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Object Shift and Event-Related Brain Potentials.

Roll, Mikael LU ; Horne, Merle LU and Lindgren, Magnus LU (2007) In Journal of Neurolinguistics 20(6). p.462-481
Abstract
Object Shift in Swedish is restricted to unstressed pronouns. Sentences where an object pronoun precedes a sentence adverb, such as Han åt den inte ‘(lit.) He ate it not’, are thus well-formed, whereas sentences with a full noun phrase (NP) object preceding a sentence adverb, such as Han åt sylt/sylten inte ‘(lit.) He ate jam/the jam not’, are ill-formed. The neural correlates to violation of this word category restriction were explored using Event-Related Potentials. In the indefinite full NP object condition, there was a posterior negative deflection appearing 200–400 ms after the detection point of the grammatical anomaly, suggesting increased semantic integration cost. It was marginally larger than in the definite condition. A P600... (More)
Object Shift in Swedish is restricted to unstressed pronouns. Sentences where an object pronoun precedes a sentence adverb, such as Han åt den inte ‘(lit.) He ate it not’, are thus well-formed, whereas sentences with a full noun phrase (NP) object preceding a sentence adverb, such as Han åt sylt/sylten inte ‘(lit.) He ate jam/the jam not’, are ill-formed. The neural correlates to violation of this word category restriction were explored using Event-Related Potentials. In the indefinite full NP object condition, there was a posterior negative deflection appearing 200–400 ms after the detection point of the grammatical anomaly, suggesting increased semantic integration cost. It was marginally larger than in the definite condition. A P600 followed the negativity in both full NP object conditions. Furthermore, a subsequent effect, interpreted as a left anterior negativity (LAN), was significant in the indefinite full NP object condition. (Less)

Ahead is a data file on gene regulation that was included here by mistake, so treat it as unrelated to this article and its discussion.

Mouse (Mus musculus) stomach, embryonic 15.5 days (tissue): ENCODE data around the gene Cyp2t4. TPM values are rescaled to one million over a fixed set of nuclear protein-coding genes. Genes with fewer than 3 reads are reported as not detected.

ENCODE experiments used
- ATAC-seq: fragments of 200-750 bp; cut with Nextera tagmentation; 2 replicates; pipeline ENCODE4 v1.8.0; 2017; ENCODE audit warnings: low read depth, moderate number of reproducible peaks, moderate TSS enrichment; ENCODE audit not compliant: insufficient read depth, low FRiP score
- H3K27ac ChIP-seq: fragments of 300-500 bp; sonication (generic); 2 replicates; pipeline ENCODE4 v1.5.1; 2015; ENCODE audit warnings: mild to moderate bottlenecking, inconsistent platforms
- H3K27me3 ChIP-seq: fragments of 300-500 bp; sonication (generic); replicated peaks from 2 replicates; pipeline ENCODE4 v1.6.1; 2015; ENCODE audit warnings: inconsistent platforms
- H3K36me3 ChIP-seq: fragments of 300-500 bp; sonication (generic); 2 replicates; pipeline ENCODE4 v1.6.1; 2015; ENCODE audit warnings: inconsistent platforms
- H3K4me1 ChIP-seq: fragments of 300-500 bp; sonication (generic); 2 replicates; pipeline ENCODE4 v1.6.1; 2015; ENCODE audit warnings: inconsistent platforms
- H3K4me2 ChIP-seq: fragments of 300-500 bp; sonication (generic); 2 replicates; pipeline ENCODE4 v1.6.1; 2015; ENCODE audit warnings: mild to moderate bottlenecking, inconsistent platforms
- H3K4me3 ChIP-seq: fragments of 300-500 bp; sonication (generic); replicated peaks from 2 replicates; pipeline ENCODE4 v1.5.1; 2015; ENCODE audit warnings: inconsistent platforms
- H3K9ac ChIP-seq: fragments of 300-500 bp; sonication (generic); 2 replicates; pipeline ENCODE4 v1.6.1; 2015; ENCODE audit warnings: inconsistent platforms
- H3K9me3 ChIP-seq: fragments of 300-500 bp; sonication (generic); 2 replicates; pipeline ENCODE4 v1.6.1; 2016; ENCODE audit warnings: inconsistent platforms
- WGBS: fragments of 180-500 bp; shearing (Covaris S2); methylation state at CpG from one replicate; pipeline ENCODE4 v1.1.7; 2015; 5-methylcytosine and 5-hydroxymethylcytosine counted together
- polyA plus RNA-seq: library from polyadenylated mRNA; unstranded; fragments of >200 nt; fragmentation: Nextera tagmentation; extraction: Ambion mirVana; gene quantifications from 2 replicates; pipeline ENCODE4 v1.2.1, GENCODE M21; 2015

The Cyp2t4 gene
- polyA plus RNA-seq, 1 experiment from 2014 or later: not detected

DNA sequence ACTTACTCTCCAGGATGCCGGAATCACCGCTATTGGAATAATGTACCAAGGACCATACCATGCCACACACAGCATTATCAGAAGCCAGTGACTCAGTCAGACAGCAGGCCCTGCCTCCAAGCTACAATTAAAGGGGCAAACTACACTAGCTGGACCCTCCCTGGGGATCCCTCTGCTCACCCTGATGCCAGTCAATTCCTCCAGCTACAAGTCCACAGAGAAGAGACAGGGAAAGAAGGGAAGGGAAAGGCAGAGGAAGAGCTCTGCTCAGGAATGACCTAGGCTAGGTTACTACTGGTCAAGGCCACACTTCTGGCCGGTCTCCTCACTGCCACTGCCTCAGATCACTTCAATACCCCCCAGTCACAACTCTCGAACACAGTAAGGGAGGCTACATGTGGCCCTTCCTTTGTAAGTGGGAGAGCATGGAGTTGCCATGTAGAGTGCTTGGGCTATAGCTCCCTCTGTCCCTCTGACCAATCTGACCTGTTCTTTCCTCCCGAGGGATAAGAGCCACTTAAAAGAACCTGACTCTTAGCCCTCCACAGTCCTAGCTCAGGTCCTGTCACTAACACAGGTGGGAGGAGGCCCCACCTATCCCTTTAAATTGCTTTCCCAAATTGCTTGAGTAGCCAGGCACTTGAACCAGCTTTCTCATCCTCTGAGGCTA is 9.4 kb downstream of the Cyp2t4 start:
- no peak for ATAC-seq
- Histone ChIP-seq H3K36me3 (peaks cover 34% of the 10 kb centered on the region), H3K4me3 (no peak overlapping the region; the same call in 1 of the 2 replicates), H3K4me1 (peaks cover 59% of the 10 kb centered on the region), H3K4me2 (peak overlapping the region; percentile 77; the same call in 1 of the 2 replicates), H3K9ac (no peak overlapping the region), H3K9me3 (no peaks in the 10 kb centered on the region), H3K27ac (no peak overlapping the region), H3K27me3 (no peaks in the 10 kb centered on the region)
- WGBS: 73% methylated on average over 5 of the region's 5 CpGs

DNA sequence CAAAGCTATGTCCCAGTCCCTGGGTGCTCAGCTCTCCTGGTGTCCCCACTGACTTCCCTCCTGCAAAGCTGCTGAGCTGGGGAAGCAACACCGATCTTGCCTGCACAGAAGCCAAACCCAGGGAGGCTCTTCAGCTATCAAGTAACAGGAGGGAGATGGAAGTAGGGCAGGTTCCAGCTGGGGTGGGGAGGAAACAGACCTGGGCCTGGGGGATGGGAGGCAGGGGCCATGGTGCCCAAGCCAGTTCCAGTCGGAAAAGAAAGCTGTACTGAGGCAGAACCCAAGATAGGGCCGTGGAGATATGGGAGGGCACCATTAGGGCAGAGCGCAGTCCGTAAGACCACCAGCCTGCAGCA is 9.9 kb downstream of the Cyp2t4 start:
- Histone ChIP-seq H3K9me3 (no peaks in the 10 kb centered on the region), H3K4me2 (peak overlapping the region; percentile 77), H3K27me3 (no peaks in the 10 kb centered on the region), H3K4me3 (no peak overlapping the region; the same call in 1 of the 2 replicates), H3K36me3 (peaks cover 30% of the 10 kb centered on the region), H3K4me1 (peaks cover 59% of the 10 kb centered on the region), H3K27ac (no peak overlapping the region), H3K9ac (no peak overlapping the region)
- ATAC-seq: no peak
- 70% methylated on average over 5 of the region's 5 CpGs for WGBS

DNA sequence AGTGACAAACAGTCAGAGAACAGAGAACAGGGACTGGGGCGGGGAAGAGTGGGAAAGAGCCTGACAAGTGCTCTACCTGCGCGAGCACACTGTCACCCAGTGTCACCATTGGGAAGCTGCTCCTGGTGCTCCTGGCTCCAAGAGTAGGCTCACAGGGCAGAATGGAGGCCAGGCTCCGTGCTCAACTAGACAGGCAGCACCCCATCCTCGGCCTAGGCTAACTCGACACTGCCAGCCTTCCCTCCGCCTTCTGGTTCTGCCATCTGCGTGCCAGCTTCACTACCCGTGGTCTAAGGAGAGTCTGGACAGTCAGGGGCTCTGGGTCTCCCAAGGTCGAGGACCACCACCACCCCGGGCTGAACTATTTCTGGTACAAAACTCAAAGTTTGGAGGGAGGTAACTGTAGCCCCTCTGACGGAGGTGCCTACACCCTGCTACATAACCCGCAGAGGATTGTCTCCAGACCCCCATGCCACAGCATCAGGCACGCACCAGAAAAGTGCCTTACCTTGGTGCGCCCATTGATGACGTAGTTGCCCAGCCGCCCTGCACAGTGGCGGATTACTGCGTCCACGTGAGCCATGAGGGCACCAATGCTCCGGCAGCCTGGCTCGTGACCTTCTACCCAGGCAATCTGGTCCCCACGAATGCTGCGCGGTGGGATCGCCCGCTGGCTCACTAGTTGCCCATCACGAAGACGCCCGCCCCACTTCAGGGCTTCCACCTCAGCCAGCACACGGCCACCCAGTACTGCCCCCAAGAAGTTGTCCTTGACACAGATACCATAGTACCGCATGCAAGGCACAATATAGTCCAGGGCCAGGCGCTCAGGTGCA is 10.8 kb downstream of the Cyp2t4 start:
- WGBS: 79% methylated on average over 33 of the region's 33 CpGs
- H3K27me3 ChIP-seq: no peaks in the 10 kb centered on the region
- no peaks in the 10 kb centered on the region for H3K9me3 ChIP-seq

Please use this url to cite or link to this publication:
author
organization
publishing date
type
Contribution to journal
publication status
published
subject
keywords
N400, object shift, P600, LAN, event-related potentials, Swedish
in
Journal of Neurolinguistics
volume
20
issue
6
pages
462 - 481
publisher
Elsevier
external identifiers
  • wos:000251115000003
  • scopus:34948859464
ISSN
0911-6044
DOI
10.1016/j.jneuroling.2007.04.001
project
Grammar, Prosody, Discourse and the Brain. ERP-studies in speech processing
language
English
LU publication?
yes
id
b1f90f9f-4bdc-40d0-ba35-06bf27e5f178 (old id 722051)
date added to LUP
2007-12-11 09:55:20
date last changed
2017-01-01 05:01:40
@article{b1f90f9f-4bdc-40d0-ba35-06bf27e5f178,
  abstract     = {Object Shift in Swedish is restricted to unstressed pronouns. Sentences where an object pronoun precedes a sentence adverb, such as Han åt den inte ‘(lit.) He ate it not’, are thus well-formed, whereas sentences with a full noun phrase (NP) object preceding a sentence adverb, such as Han åt sylt/sylten inte ‘(lit.) He ate jam/the jam not’, are ill-formed. The neural correlates to violation of this word category restriction were explored using Event-Related Potentials. In the indefinite full NP object condition, there was a posterior negative deflection appearing 200–400 ms after the detection point of the grammatical anomaly, suggesting increased semantic integration cost. It was marginally larger than in the definite condition. A P600 followed the negativity in both full NP object conditions. Furthermore, a subsequent effect, interpreted as a left anterior negativity (LAN), was significant in the indefinite full NP object condition.},
  author       = {Roll, Mikael and Horne, Merle and Lindgren, Magnus},
  issn         = {0911-6044},
  keyword      = {N400,object shift,P600,LAN,event-related potentials,Swedish},
  language     = {eng},
  number       = {6},
  pages        = {462--481},
  publisher    = {Elsevier},
  series       = {Journal of Neurolinguistics},
  title        = {Object Shift and Event-Related Brain Potentials.},
  url          = {http://dx.doi.org/10.1016/j.jneuroling.2007.04.001},
  volume       = {20},
  year         = {2007},
}